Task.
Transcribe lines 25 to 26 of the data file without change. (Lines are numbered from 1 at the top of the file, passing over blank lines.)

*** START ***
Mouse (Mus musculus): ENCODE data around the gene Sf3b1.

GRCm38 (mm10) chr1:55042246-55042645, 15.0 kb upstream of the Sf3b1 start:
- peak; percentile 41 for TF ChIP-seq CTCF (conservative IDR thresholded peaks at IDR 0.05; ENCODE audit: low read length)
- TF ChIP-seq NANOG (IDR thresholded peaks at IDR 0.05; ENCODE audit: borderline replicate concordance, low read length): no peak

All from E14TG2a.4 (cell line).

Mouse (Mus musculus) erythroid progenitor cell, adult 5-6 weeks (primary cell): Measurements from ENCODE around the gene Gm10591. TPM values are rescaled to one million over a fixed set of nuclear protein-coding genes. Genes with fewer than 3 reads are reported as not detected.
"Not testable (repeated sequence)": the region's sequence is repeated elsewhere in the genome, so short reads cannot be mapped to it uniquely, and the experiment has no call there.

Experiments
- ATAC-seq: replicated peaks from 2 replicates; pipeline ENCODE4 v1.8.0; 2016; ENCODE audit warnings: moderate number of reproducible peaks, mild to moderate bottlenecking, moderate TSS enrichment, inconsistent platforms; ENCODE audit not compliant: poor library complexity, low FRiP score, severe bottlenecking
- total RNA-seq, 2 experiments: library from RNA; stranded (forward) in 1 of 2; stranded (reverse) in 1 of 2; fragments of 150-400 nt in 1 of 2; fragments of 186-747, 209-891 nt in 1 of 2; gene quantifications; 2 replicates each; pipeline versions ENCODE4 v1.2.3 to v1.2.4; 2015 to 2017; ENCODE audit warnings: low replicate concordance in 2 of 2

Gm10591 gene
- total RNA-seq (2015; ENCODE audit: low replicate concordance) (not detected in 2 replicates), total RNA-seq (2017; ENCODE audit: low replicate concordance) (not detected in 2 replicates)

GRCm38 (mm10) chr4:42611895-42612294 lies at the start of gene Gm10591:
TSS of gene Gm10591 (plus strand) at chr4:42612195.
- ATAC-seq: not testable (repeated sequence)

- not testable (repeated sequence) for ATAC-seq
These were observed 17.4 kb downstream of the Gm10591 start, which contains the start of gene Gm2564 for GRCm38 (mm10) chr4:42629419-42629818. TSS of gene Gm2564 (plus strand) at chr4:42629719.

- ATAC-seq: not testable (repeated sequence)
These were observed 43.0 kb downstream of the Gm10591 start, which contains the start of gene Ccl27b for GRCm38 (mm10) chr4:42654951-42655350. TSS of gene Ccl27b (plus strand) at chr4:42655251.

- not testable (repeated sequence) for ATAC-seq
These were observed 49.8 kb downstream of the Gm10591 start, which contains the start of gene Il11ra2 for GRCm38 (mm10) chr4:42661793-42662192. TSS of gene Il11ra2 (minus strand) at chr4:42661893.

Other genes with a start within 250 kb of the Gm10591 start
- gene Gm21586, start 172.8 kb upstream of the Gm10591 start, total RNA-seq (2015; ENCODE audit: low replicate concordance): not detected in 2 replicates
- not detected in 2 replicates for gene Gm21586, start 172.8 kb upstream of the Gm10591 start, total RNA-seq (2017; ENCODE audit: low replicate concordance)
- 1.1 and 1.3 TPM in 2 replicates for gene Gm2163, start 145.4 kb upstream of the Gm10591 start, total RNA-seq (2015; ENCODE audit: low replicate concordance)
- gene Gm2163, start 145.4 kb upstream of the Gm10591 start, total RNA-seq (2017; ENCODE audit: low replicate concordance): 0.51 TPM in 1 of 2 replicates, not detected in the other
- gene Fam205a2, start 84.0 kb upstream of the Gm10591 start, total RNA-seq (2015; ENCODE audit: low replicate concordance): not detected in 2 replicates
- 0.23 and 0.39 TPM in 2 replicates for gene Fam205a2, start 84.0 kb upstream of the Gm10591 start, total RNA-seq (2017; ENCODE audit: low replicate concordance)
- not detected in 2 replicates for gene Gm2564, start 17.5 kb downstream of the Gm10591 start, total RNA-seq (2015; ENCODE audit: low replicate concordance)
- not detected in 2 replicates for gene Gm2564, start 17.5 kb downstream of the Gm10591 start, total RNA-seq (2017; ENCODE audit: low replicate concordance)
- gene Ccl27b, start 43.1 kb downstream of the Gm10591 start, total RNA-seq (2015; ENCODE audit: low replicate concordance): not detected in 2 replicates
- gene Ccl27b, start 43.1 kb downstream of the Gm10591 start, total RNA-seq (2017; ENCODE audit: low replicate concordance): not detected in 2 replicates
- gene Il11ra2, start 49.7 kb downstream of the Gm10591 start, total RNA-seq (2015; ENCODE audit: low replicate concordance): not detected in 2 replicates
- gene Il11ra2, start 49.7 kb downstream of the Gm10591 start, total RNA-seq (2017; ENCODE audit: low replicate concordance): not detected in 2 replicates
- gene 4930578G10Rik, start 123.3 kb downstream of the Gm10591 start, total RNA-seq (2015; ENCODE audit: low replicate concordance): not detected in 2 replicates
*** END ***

- 1.1 and 1.3 TPM in 2 replicates for gene Gm2163, start 145.4 kb upstream of the Gm10591 start, total RNA-seq (2015; ENCODE audit: low replicate concordance)
- gene Gm2163, start 145.4 kb upstream of the Gm10591 start, total RNA-seq (2017; ENCODE audit: low replicate concordance): 0.51 TPM in 1 of 2 replicates, not detected in the other